IT Security News Blast 2-7-2017

Healthcare Hack Offers Key Lessons in Cybersecurity, Attorneys Write

As businesses and consumers seek to protect themselves from hackers, they should weigh lessons from the 2015 data breach of healthcare firm Anthem, advise veteran data privacy and cybersecurity attorneys from national law firm LeClairRyan. On Jan. 29, 2015, Indianapolis-based Anthem learned that hackers had breached its IT system and reportedly made off with the personal data of as many as 80 million Americans. In the post (“The Anthem Breach—A Retrospective”), Bowen and Hutchins write that the Anthem breach contained some lessons that could help other businesses better respond to such a crisis.

Sirrus Corp. reports Increasing Demand for Cybersecurity Solutions in Vulnerable Healthcare Industry

As a direct result of escalating cybersecurity threats, global spending on cybersecurity-related hardware, software, and services is expected to grow from $73.7 billion in 2016 to just over $100 billion in 2020, this according to forecasts from International Data Corporation. Other industry experts have published even higher growth estimates for the cybersecurity sector, some as high as $170 billion in sales by 2020. Within compliance-driven industries, such as healthcare, telecom, government, and financial services, the cost and threat of cybersecurity breeches is even greater.

Middle market firms must prioritize cybersecurity, experts say

Even middle market companies lack adequate cybersecurity protection and often are unaware when attacks take place, according to a recent survey conducted by the National Center for the Middle Market. “I think cybersecurity started as a big company problem,” said Doug Farren, managing director of the organization, which is headquartered at The Ohio State University. “You see all the well-publicized hacks, and I think the mindset of the middle market company is ‘well, we fly under the radar. We may be a B2B company and no one is coming after us.’”,-experts-say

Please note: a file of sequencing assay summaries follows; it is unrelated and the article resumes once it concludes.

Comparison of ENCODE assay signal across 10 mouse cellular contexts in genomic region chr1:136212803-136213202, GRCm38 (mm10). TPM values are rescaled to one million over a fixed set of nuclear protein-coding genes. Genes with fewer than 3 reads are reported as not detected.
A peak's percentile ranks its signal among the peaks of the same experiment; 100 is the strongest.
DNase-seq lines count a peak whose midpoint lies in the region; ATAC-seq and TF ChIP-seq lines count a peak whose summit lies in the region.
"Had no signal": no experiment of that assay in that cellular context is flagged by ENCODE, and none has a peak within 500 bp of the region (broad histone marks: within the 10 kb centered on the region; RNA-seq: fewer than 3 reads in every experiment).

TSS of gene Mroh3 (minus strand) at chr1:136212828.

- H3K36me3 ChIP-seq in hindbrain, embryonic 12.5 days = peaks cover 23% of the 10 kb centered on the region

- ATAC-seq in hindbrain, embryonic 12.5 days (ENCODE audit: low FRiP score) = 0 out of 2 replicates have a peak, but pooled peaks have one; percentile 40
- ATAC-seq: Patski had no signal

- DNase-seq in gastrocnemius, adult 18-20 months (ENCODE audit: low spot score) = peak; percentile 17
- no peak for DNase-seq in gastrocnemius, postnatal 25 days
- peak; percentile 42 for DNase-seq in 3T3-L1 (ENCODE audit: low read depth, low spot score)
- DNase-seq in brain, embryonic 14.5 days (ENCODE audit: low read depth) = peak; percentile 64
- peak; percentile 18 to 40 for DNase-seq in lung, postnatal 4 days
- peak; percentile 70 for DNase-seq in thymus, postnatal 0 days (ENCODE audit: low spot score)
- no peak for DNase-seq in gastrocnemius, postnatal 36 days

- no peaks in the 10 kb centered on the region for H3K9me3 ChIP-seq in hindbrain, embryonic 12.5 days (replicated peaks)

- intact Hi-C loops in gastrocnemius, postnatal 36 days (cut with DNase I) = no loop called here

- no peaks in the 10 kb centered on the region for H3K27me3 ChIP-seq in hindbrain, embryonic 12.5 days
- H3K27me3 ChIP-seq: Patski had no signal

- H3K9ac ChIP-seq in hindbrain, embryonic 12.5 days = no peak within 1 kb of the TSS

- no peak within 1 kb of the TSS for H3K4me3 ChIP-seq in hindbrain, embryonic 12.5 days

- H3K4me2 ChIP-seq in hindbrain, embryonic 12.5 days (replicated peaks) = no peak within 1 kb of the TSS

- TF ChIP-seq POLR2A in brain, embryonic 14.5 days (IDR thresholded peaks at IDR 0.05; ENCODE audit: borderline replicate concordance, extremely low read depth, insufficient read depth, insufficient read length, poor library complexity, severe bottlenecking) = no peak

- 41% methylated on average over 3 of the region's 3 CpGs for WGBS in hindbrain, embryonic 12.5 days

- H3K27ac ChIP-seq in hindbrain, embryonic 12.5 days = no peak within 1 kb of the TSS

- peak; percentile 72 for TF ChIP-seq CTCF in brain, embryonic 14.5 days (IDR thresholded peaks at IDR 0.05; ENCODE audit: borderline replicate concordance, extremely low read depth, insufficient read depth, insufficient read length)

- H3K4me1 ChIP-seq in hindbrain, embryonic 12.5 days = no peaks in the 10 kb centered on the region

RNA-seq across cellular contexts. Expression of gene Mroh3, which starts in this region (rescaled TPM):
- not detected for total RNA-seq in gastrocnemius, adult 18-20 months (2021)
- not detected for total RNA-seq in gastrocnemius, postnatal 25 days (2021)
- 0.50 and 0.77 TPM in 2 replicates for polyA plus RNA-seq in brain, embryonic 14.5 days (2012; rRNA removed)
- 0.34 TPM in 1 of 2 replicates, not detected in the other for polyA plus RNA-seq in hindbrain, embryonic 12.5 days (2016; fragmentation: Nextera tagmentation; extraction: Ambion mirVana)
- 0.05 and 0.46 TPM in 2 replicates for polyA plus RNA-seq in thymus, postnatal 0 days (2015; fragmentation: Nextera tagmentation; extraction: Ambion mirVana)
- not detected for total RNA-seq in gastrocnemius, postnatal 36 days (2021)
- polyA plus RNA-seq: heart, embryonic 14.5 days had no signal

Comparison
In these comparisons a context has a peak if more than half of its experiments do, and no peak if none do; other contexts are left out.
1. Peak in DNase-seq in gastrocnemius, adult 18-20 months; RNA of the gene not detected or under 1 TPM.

Five Taiwan brokerages report cyber attack threats, regulator says

Rick Wang, an official with Taiwan’s Financial Supervisory Commission (FSC), said each brokerage had received an email setting a deadline for the transfer of funds to avoid a distributed denial of service (DDoS) attack. Such attacks, among the most common kind on the internet, overload a website until it is forced to inhibit access or go offline. They have become common tools for cyber criminals trying to cripple businesses and organizations with significant online activities. “We have never seen this on such a scale – five companies hit at one time with the same threat,” said Wang, adding that the regulator usually sees single instances of cyber-crime.

Hacker Steals 700,000 Accounts from Police Forum